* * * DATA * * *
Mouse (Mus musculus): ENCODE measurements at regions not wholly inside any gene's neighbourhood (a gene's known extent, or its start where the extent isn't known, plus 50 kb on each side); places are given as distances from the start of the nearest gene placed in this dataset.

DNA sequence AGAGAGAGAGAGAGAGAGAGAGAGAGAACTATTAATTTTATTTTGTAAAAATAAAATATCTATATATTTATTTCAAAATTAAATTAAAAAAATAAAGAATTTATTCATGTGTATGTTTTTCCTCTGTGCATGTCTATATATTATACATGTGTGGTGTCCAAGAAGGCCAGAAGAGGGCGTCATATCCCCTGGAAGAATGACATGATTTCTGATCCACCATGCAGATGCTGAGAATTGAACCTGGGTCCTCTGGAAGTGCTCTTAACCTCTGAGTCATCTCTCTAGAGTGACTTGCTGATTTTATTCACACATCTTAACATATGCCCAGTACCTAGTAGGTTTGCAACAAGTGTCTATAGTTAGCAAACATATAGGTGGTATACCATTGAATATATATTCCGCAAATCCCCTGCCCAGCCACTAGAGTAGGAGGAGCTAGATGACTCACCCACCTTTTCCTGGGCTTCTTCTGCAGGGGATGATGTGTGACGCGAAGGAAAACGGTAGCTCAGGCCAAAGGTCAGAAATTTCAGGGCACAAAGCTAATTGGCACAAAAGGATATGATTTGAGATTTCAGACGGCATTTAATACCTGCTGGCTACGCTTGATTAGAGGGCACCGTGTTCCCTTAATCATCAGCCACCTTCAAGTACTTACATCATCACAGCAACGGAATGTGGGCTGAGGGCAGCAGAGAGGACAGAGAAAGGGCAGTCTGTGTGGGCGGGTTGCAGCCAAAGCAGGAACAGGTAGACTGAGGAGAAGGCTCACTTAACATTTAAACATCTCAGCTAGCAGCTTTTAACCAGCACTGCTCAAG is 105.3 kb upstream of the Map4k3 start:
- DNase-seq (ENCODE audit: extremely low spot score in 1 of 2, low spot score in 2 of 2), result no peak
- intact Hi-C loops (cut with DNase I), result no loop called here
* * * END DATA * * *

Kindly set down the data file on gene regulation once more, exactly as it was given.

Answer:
Mouse (Mus musculus): ENCODE measurements at regions not wholly inside any gene's neighbourhood (a gene's known extent, or its start where the extent isn't known, plus 50 kb on each side); places are given as distances from the start of the nearest gene placed in this dataset.

DNA sequence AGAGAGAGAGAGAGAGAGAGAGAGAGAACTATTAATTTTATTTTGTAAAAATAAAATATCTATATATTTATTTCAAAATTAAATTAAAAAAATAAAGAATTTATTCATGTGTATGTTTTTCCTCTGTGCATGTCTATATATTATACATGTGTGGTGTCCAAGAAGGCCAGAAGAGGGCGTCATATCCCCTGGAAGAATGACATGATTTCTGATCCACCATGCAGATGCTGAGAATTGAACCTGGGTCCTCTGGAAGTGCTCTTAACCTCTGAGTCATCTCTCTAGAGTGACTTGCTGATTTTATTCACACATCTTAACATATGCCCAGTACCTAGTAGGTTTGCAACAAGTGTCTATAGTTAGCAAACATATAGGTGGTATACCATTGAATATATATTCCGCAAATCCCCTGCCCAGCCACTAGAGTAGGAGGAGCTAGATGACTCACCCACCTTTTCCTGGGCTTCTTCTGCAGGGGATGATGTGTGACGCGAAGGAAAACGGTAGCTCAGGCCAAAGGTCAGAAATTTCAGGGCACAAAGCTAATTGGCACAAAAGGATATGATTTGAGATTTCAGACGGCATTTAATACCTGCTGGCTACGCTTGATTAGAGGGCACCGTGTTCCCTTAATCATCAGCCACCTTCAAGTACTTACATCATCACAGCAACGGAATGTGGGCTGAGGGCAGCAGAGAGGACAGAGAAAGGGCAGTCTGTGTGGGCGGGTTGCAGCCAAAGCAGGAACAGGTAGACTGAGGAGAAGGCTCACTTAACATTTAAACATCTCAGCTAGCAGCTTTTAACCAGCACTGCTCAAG is 105.3 kb upstream of the Map4k3 start:
- DNase-seq (ENCODE audit: extremely low spot score in 1 of 2, low spot score in 2 of 2), result no peak
- intact Hi-C loops (cut with DNase I), result no loop called here